- UK gross domestic product (GDP) is estimated to have increased by 0.8% in Quarter 1 (Jan to Mar) 2022, and by 8.7% compared with Quarter 1 2021.
- In output terms, services increased by 0.4% with the largest contributors from information and communication, accommodation and food, and transportation and storage industries, while there was a decline in wholesale and retail.
- In Quarter 1 2022, there was a 0.6% increase in household consumption partially offset by large movements in international trade flows; however, there is some additional uncertainty on the EU trade flows because of recent changes in how some of these data are collated.
- The level of quarterly GDP in Quarter 1 2022 is now 0.7% above its pre-coronavirus level (Quarter 4 (Oct to Dec) 2019).
- Monthly estimates published today show that GDP rose by 0.7% in January, whereas there was no growth in February 2022 and a fall of 0.1% in March 2022.
UK gross domestic product (GDP) is estimated to have increased by 0.8% in Quarter 1 (Jan to Mar) 2022 (Figure 1). The level of quarterly GDP in Quarter 1 2022 is now 0.7% above its pre-coronavirus level (Quarter 4 2019). Monthly GDP estimates published today show that GDP fell by 0.1% in March 2022, following growth of 0.7% in January 2022 and no growth in February 2022.
The Office for National Statistics (ONS) produces estimates of both monthly and quarterly GDP using separate methods. Both estimates of GDP have slightly different pre-coronavirus levels (February 2020 for monthly GDP and Quarter 4 2019 for quarterly GDP). For more information, please see our article, Measuring monthly and quarterly UK gross domestic product during the coronavirus (COVID-19) pandemic.
Nominal GDP rose by 2.5% in Quarter 1 2022 and is 11.0% higher than the same quarter a year ago. It is now 8.6% above its pre-coronavirus pandemic levels.
The implied GDP deflator rose by 1.8% in Quarter 1 2022 (compared with Quarter 4 2021), mainly driven by a 1.3% increase in the implied price of household consumption.
Compared with the same quarter a year ago, the implied GDP deflator rose by 2.1%. There was also a 5.2% decline in the implied price of government consumption. However, as there is no market price for this expenditure, we recommend caution in interpreting the movements in this implied price, particularly over the course of the coronavirus pandemic.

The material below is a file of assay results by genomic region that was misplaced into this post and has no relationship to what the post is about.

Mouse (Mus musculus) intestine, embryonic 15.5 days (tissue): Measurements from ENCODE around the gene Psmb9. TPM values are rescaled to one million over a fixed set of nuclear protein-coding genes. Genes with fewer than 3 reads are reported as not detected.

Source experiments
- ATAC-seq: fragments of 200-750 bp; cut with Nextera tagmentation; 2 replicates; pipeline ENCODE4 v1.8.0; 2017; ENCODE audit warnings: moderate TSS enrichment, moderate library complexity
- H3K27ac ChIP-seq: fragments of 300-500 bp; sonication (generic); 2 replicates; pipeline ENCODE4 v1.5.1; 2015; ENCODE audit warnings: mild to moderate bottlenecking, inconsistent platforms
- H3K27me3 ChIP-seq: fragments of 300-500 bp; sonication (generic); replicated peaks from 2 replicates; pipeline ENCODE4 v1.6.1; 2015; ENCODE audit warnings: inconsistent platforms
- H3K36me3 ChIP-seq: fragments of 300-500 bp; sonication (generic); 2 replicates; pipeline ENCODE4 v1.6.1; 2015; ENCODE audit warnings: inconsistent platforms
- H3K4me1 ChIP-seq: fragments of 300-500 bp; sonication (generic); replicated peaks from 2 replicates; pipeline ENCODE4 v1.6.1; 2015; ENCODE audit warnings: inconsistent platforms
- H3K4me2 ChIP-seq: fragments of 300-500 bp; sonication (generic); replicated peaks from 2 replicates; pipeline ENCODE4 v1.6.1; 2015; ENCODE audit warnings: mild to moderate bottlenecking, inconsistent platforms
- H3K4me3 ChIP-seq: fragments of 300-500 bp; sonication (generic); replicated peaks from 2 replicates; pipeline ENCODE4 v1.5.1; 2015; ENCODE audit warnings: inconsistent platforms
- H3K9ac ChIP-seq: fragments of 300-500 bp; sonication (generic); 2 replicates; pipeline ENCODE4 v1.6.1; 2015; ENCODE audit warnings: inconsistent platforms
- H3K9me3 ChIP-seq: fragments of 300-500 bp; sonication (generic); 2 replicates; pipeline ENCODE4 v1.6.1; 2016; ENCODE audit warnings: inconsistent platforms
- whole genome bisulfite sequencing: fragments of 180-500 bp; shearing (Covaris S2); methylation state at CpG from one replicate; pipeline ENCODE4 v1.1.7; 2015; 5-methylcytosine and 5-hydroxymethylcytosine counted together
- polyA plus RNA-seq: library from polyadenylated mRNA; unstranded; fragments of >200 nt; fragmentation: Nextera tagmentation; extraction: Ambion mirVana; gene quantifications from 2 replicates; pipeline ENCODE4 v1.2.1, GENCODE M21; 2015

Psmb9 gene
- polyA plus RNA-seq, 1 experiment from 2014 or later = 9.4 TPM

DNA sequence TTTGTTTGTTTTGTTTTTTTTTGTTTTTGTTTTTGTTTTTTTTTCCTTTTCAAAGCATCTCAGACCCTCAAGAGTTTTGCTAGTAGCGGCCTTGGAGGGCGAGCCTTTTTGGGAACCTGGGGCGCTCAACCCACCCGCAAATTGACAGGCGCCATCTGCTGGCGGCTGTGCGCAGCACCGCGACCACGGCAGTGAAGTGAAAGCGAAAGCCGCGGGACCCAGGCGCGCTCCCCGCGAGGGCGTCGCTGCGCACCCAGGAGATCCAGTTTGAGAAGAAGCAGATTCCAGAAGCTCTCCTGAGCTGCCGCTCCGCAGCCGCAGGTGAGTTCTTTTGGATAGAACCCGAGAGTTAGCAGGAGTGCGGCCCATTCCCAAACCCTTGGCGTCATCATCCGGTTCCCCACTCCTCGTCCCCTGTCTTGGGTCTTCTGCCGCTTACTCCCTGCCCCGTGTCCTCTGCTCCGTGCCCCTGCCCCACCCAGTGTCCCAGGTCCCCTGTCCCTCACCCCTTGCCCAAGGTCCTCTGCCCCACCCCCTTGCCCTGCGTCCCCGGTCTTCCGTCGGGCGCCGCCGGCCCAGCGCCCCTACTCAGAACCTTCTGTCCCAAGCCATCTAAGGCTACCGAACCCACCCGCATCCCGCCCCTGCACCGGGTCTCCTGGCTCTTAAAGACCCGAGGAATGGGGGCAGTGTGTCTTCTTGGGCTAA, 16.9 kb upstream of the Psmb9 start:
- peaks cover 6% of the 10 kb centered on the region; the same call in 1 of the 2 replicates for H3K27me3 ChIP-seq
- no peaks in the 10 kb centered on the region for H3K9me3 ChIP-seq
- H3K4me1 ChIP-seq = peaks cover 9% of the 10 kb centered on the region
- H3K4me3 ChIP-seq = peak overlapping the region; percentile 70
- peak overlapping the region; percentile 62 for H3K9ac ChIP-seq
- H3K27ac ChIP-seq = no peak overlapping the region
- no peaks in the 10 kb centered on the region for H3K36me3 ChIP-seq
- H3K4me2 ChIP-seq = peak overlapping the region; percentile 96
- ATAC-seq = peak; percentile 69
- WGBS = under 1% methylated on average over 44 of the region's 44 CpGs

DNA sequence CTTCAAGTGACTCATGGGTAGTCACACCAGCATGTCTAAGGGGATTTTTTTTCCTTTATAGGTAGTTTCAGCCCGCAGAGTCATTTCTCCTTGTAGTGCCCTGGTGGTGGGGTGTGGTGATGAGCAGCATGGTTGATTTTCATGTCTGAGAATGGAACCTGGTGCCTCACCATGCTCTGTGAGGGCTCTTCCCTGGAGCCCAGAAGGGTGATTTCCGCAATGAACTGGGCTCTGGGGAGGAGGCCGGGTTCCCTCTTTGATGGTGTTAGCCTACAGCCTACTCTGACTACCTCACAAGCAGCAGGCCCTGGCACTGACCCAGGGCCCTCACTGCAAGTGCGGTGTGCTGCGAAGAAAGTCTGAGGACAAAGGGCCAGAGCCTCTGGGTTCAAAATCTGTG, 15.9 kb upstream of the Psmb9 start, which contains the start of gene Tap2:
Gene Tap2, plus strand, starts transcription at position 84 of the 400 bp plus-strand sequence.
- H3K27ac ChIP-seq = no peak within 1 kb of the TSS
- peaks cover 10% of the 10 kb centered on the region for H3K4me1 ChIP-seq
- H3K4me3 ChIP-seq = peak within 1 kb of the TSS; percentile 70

The implied GDP deflator represents the broadest measure of inflation in the domestic economy, reflecting changes in the price of all goods and services that comprise GDP. It is important to note that the GDP deflator covers the whole of the economy, not just consumer spending. This includes the "implied" price of government consumption, which is the expenditure that is incurred by government in producing non-market goods and services.
Movements in the implied GDP deflator in 2020 and 2021 have been largely affected by the government consumption deflator, which is the expenditure that is incurred by government in producing non-market goods and services, such as health and education. The volume of government activity fell while at the same time government expenditure increased in nominal terms. This reflects how we record volume estimates of health and education as explained in our blog, Public services: measuring the part they play in the economy through the pandemic.
|Chained volume measures||Current market prices|
Download this table Table 1: Headline national accounts indicators for the UK.xls .csv
Figure 2 shows the latest GDP performance for the G7 economies. Most of the selected economies have reached their pre-coronavirus pandemic levels (Quarter 4 2019). Recent analysis, though, highlights the challenges of making international comparisons of GDP at this time and suggests it may be useful to compare nominal and real estimates of GDP, as well as estimates excluding government expenditure.
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In Quarter 1 (Jan to Mar) 2022, there have been increases in services, production and construction output.
Services output rose by 0.4% in Quarter 1 (Jan to Mar) 2022 and by 9.9% compared with Quarter 1 2021. It is now 1.4% above pre-coronavirus pandemic levels. There was an increase in output from information and communication (3.6%), driven by rises in computer programming and information service activities (Figure 3). The quarterly rise in accommodation and food services (5.1%) follows the adverse impact of the Omicron variant towards the end of Quarter 4 (Oct to Dec) 2021.
There was an increase in transport and storage (3.6%) because of positive contributions in warehousing and support activities (4.3%), land transport services (3.8%), postal activities (7.0%) and air transport (14.5%). This was partially offset by a 15.9% fall in water transport activities.
Administrative and support service activities rose by 2.8% in Quarter 1 2022. This reflected a rise in travel agencies, tour operator and other related activities, driven by the effect of easing coronavirus (COVID-19) restrictions on the tourism industry (which also had a positive impact on air transport). This is further shown in our bulletin, GDP monthly estimate, UK : February 2022.